JLPT Kanji from Kanken level 1?


I've been studying the Kanji from the 常用漢字 (Jouyou Kanji) list, which is a little less than 2200 Kanji I believe. If my understanding is correct, those are the Kanji that are commonly used in newspapers and books without providing furigana. If a Kanji is not part of that list, furigana is provided, like in museums for example. 

At some point, I think I might be interested in taking the JLPT N1 exam. I just looked at the list of Kanji and it looks like there are many that are not part of the list. If we use the Kanji Kentei (漢検) levels, about 200 are on level pre-1 and 40 on level 1. (JLPT N1 by Kanken level) 

Except for a few, I'm not familiar with most of those. 

Could someone tell me if those Kanji are really common and if they're tested on the JLPT N1 exam? Why did they choose those kanji to be part of the JLPT?

Edited: 2017-06-26, 7:11 pm
There are 2,136 characters on the present joyo kanji list. Many (but not all) publications will put furigana on kanji that are outside the list.

The JLPT body used to publish a guide book with a suggested list of kanji for each level, but stopped doing so about ten years ago. They later changed the tests and added an extra level.

I'm not sure where the site you linked to got their list from. I would think the joyo kanji would suffice for JLPT level 1.
Edited: 2017-06-26, 8:21 pm
That's odd. I can't remember seeing many of those Kanken level pre 1 or above on N1. I wonder where that site gets its information from.

That said, the organization intentionally no longer publishes any standard lists, so anything that might show up in advanced reading material is theoretically fair game. And it is worth noting that while newspapers and government documents are technically limited by the jouyou rules, books and many other published media are not. Books written for literate adult readers can and do use far more kanji without glossing.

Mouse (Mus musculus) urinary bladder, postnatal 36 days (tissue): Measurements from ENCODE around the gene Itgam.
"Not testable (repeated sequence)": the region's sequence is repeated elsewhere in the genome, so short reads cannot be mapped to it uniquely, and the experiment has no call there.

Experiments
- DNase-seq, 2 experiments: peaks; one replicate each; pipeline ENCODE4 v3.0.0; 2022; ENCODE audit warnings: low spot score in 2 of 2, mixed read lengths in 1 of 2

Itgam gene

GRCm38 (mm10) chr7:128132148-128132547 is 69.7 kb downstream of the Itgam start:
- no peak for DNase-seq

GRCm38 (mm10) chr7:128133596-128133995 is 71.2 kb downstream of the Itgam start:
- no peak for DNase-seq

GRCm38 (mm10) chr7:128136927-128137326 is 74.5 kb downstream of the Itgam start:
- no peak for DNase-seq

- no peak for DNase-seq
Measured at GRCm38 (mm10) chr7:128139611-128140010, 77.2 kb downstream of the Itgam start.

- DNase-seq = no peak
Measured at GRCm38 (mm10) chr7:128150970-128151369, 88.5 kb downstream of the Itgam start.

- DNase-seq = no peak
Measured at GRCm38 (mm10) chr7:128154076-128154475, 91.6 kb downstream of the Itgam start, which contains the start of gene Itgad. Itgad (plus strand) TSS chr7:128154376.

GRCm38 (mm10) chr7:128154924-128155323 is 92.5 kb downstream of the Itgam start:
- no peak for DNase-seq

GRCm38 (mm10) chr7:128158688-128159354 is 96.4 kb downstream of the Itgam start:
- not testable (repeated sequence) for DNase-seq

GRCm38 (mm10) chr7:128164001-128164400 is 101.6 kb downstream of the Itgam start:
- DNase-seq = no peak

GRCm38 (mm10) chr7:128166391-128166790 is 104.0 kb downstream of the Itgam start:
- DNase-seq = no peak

Personally, I prioritized learning the old and new jouyou and have never had a problem with the kanji section of N1. But that list is probably a useful guide to rarer kanji that you might encounter in wider reading. I have seen many though by no means all of them at some point.
All the kanji I encountered on the test and in the review materials were commonly used joyo kanji. 

The test purports to cover many "jinmeiyo" kanji as well but they're highly unlikely to appear on the test in my experience.

EDIT: Looking at the list you posted I could recognize only a few of the kanken 1/1.5 kanji but I still had no issues with the kanji portion of the actual test
Edited: 2017-06-26, 10:29 pm
Bear in mind also that the format of the JLPT N1 test doesn't really test kanji knowledge specifically all that much -- it is more interested in vocabulary and reading ability. Even the 'give me the reading' questions ask for readings of words, not individual kanji, and tend to pick words you can't guess simply from knowing common readings. And there are no questions at all that require you to be able to write kanji. So for both N1 study and for daily life purposes I would recommend just aiming to build your reading ability and reading vocabulary -- that will give you enough to pass the N1 kanji questions without studying kanji themselves specifically. (The Kanken test is a completely different beast.)
By way of comparison, here is another list of non-joyo kanji suggested for JLPT1.

This list of 54 kanji comes from the JLPT organization's own content specification book. Note that the book is quite old (published 2006) and both the joyo kanji list and the JLPT test format have changed since then.

In fact their original list was 114 kanji, but 60 of those were incorporated into the new joyo kanji list in 2010 and these are the other 54: 


The book also gives a vocabulary example for each kanji, usually a relatively common word.
Edited: 2017-06-28, 6:24 am
(2017-06-28, 6:18 am)Katsuo Wrote: 垢或伊炒嘘嬉噂於嘩霞鞄噛喧梢此匙繍醤咳噌其剃揃只叩忽溜蛋馳蝶呟壷吊撫賑睨濡覗這筈髭紐吠惚殆撒蒔稀勿尤貰茹蘇碗.

The book also gives a vocabulary example for each kanji, usually a relatively common word.

Just at a quick glance, I see quite a few kanji that are fairly common, IMO.
垢, 嘘, 嬉, 噂, 鞄, 喧 ...
Actually, I recognize most of them from regular reading.

If you're wanting to study extra kanji, I'd definitely suggest those. I didn't even realize that things like 嬉, 鞄, and 這 weren't jouyou kanji, since I see them so often.